Much of the good ship Book Riot is off at Book Expo America this week, so we’re running some of our best stuff from the first half of 2013. We’ll be back with reports from BEA next week and our usual array of new book-nerdery.
Earlier, fellow Book Rioter Jeff O’Neal observed that “discoverability” isn’t really a problem for the readers he knows, making new sites like Bookish.com a solution looking for a problem. Curious about what some less-connected readers thought, I asked my Facebook friends (most of whom are not deeply connected to the “book world”) how they find books to buy and how they decide to what to read next. While most of the answers seemed pretty standard — friends, bloggers, Goodreads, the new book shelf at the library, and various mainstream media sources — one of the answers struck me as totally awesome:
True story: I bribed a librarian (after a brief conversation about my general reading interests) to constantly stick new/interesting things in my hold queue. Best. Thing. Ever. It’s like Netflix for the library, now!
I am in love with this idea. How fun would it be to task a well-read person to develop a personally curated queue of books that will arrive for you to borrow intermittently, at no charge, based on what is new or exciting that seems to fit with your general reading tastes? It sounds almost too good to be true!
Most readers already find ways to build their own “librarian” for recommendations, finding friends or bloggers or book reviewers who seem to have similar tastes then seeking out their recommendations. But that system still has an element of choice — this Frankenstein’s monster of a librarian may cobble together a list of books that seem interesting, but you as the reader still end up making the choice of what to buy/borrow/bypass.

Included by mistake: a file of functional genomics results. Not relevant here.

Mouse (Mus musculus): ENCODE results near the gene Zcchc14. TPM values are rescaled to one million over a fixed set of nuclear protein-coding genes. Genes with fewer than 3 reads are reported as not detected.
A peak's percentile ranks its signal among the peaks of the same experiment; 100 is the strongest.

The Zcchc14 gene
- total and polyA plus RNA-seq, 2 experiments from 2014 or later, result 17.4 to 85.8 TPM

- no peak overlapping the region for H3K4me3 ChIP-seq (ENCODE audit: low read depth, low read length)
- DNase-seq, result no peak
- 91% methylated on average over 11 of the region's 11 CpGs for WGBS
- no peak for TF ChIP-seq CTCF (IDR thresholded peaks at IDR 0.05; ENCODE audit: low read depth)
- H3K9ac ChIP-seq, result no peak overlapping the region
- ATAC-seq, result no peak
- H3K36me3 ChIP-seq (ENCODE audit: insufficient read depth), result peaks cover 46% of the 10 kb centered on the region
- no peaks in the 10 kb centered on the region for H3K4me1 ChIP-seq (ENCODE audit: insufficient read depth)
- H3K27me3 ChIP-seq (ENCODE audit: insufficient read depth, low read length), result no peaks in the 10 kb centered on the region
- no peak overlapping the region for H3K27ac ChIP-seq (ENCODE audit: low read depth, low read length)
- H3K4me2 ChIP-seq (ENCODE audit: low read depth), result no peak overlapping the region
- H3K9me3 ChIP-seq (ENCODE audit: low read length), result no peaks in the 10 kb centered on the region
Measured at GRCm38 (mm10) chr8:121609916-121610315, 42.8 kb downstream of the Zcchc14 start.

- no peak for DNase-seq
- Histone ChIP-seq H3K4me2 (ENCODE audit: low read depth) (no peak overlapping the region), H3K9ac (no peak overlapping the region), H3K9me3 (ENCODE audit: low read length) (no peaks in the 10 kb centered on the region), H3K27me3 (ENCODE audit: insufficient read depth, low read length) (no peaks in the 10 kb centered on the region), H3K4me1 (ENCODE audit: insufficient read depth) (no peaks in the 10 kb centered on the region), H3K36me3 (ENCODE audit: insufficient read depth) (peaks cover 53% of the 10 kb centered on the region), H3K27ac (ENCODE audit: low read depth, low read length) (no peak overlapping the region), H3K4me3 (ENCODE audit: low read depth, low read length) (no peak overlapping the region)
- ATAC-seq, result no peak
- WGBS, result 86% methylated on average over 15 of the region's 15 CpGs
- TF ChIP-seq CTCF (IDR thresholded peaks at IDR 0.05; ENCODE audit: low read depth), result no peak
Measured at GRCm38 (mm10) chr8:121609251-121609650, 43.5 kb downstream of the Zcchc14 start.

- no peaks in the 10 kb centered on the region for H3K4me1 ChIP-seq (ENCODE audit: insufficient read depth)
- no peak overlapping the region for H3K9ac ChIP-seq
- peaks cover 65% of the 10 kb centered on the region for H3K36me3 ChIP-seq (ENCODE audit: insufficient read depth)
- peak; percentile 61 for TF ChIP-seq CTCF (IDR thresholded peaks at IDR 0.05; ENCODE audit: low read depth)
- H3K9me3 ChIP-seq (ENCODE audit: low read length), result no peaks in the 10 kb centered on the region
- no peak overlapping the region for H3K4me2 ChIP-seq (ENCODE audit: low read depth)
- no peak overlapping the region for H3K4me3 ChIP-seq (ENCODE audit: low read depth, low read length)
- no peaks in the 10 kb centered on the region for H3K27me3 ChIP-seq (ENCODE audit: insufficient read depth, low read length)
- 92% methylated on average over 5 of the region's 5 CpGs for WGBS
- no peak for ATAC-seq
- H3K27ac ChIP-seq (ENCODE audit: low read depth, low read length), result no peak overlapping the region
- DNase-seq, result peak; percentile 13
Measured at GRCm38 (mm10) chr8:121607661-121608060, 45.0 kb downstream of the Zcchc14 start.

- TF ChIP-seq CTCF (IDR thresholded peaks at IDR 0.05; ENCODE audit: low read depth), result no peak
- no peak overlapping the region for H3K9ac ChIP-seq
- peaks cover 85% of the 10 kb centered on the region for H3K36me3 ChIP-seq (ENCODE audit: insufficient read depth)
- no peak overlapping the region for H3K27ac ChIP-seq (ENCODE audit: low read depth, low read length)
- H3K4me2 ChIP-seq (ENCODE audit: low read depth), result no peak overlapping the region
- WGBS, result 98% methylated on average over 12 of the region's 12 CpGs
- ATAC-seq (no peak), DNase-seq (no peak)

Having a real-life personal librarian could be so much better. Once the relationship was built, and with enough feedback about which books were interesting and which books fell flat, you could almost guarantee that your personal librarian would pick out some things that would be of interest to you. And since it’s a queue of library books, the decision about whether to spend money on an unfamiliar book is eliminated, making the barrier to trying something new really low.
My local library already offers a similar program (on a very limited scale) through book deliveries to people in the community who are home bound for a length of time. Participants fill out a form talking about their general reading tastes and interests, then every couple of weeks a librarian brings them a small selection of books. One of the librarians I talked to said she tries to bring two books from familiar authors or genres and one book that is new to help expand the books that are available. Although the participant pool is small, I get the sense that those involved really enjoy it.
Does this sound like a cool idea, or am I just being crazy? Would you be willing to turn over your library queue to a librarian in exchange for personalized book recommendations?
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